I can’t wait to see the third edition! Managing Gigabytes is the best book out there on information retrieval. If you’re interested in implementing your own IR system, there’s nothing available that comes close to this book. But the book is good not just because it’s the only one out there: Additionally, the coverage of compression algorithms is the best I’ve found in any book.
All algorithms and pseudo-code in the book are presented clearly enough such that any competent programmer should be compressinng to implement them.
Managing Gigabytes : Compressing and Indexing Documents and Images, Second Edition
If all else fails, however, the free downloadable source code for the mg system can fill in any gaps. All in all, this is the best computer science book I’ve purchased in years. I wish all CS books were written like this one: A wonderful feature of this book spans out practicality for various topics including compresion algorithms and theory, document and imaging system and information retrieval.
On my personal interest, the authors highlight a vast list of not only the theory but present it in a simple common sense logic. There are several examples that break down complex processes into simple and easy to understand logic and the pages provides a smooth flow of the structured topics.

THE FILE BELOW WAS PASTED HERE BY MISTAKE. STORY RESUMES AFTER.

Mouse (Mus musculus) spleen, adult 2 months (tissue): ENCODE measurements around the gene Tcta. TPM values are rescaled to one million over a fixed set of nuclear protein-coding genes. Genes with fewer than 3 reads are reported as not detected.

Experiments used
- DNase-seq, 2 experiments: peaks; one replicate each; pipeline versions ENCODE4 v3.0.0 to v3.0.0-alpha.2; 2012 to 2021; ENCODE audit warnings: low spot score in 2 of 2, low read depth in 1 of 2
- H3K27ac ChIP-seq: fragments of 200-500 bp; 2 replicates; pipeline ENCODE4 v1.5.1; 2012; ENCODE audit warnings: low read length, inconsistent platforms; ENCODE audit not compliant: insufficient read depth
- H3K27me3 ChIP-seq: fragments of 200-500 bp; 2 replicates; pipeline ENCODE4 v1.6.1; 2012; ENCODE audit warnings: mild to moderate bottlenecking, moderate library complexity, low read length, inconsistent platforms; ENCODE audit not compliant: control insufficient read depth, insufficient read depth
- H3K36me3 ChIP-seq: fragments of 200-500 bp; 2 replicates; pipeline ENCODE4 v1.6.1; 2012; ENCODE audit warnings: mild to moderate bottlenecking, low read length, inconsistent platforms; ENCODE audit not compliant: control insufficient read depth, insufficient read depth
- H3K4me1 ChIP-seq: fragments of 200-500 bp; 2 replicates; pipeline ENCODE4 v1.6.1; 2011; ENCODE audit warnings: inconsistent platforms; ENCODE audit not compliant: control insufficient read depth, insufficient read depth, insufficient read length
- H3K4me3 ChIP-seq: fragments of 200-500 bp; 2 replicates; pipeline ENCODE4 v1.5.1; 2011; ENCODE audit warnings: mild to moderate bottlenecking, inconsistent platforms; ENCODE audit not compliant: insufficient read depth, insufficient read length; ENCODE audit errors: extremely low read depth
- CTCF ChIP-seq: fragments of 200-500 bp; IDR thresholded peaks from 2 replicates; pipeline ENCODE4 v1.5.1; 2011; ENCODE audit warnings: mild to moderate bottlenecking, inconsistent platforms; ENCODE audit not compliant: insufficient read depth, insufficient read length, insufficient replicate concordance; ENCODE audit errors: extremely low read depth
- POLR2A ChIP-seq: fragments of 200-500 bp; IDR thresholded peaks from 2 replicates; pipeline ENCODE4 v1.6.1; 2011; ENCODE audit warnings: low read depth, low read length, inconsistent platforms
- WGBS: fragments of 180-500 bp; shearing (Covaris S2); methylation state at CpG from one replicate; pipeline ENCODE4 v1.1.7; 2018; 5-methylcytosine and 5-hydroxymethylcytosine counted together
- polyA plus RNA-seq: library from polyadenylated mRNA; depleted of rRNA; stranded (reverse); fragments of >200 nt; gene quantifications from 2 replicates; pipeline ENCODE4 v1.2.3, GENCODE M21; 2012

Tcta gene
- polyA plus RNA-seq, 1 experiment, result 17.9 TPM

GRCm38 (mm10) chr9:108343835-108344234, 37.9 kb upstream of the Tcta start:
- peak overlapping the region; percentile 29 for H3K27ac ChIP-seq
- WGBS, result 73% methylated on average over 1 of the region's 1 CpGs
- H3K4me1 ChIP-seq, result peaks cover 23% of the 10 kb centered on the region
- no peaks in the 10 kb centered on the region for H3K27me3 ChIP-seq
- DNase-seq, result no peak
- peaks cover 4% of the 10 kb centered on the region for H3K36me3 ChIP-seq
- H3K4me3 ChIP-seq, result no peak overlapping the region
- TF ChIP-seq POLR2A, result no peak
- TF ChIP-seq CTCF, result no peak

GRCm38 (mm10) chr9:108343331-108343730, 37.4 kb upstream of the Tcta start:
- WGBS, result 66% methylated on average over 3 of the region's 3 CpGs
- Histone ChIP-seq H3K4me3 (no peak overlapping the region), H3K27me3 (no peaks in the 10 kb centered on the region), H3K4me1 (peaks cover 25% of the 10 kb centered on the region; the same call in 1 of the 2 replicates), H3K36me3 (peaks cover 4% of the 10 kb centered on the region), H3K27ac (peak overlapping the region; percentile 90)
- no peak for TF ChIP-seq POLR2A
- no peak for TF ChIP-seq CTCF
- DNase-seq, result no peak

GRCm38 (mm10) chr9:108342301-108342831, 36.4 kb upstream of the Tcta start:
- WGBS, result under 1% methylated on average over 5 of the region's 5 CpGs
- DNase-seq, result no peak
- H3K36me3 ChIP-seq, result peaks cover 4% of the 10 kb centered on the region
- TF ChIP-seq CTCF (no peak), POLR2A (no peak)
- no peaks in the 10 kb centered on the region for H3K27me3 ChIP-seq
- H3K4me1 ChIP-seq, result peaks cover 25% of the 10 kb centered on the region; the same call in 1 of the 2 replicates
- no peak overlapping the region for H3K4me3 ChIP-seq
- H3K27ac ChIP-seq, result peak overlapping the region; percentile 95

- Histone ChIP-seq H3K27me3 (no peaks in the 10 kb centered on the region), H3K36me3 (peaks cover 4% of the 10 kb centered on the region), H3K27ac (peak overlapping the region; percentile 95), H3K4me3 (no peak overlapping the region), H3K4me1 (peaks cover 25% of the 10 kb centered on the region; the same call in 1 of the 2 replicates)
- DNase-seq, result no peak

Well organised, presented and fully informative. Truly an ideal book. This serves as a superior text for students studying document and imaging systems, processing and information and multimedia retrieval subjects. Just on a personal note, it would be great to see some emphasis in the future editions in regards to web mining applications. It has been 8 years since it was published and I could see it is still one of the best in IR field.
Without much long magic equations, it is not hard for common user gigzbytes pick it up.
There are mainly 2 parts in the book, the first book is compression, most of them are just principle introduction since it does not make sense for the read to invent or implement an algorithm. The second part is indexing plus some query which I highly recommended because it is “practical”.